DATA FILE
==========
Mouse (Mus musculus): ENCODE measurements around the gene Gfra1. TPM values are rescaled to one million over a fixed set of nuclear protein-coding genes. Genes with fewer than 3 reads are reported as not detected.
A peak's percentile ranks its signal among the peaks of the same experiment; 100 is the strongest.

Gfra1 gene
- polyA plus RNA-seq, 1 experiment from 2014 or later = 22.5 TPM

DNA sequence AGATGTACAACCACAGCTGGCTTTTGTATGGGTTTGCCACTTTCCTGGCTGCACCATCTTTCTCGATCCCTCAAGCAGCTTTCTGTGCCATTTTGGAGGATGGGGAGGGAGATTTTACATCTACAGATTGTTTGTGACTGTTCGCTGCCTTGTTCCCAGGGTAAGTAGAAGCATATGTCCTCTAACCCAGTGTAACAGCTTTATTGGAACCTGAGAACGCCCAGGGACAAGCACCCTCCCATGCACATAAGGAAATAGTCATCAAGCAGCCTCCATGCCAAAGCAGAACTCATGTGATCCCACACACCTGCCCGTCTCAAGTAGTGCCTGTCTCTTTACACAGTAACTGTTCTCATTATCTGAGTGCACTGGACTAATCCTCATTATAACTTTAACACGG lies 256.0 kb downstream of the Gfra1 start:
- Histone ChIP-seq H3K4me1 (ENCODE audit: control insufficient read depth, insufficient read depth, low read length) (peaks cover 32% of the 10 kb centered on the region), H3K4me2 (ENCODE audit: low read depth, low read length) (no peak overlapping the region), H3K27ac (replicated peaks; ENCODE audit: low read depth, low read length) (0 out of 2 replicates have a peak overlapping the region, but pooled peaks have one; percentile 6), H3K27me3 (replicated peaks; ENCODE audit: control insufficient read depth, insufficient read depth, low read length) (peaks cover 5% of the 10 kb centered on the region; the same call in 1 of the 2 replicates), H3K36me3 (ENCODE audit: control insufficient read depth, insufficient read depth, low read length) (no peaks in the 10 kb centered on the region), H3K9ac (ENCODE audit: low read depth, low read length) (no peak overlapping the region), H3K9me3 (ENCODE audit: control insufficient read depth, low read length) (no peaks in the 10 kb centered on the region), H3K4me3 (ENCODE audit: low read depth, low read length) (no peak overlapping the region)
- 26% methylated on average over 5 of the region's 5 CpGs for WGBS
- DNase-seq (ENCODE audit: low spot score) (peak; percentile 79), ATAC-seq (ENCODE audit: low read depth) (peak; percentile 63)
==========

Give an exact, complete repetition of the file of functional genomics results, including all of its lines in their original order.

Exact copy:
Mouse (Mus musculus): ENCODE measurements around the gene Gfra1. TPM values are rescaled to one million over a fixed set of nuclear protein-coding genes. Genes with fewer than 3 reads are reported as not detected.
A peak's percentile ranks its signal among the peaks of the same experiment; 100 is the strongest.

Gfra1 gene
- polyA plus RNA-seq, 1 experiment from 2014 or later = 22.5 TPM

DNA sequence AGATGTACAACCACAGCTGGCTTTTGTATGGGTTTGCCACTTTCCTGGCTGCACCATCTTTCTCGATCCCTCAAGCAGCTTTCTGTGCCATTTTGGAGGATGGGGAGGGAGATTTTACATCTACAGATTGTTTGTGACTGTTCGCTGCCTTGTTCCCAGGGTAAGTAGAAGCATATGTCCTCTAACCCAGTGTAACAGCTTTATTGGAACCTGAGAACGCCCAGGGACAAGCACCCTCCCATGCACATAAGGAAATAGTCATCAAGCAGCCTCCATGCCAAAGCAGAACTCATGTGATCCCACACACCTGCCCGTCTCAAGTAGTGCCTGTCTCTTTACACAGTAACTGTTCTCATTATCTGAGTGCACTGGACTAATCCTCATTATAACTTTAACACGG lies 256.0 kb downstream of the Gfra1 start:
- Histone ChIP-seq H3K4me1 (ENCODE audit: control insufficient read depth, insufficient read depth, low read length) (peaks cover 32% of the 10 kb centered on the region), H3K4me2 (ENCODE audit: low read depth, low read length) (no peak overlapping the region), H3K27ac (replicated peaks; ENCODE audit: low read depth, low read length) (0 out of 2 replicates have a peak overlapping the region, but pooled peaks have one; percentile 6), H3K27me3 (replicated peaks; ENCODE audit: control insufficient read depth, insufficient read depth, low read length) (peaks cover 5% of the 10 kb centered on the region; the same call in 1 of the 2 replicates), H3K36me3 (ENCODE audit: control insufficient read depth, insufficient read depth, low read length) (no peaks in the 10 kb centered on the region), H3K9ac (ENCODE audit: low read depth, low read length) (no peak overlapping the region), H3K9me3 (ENCODE audit: control insufficient read depth, low read length) (no peaks in the 10 kb centered on the region), H3K4me3 (ENCODE audit: low read depth, low read length) (no peak overlapping the region)
- 26% methylated on average over 5 of the region's 5 CpGs for WGBS
- DNase-seq (ENCODE audit: low spot score) (peak; percentile 79), ATAC-seq (ENCODE audit: low read depth) (peak; percentile 63)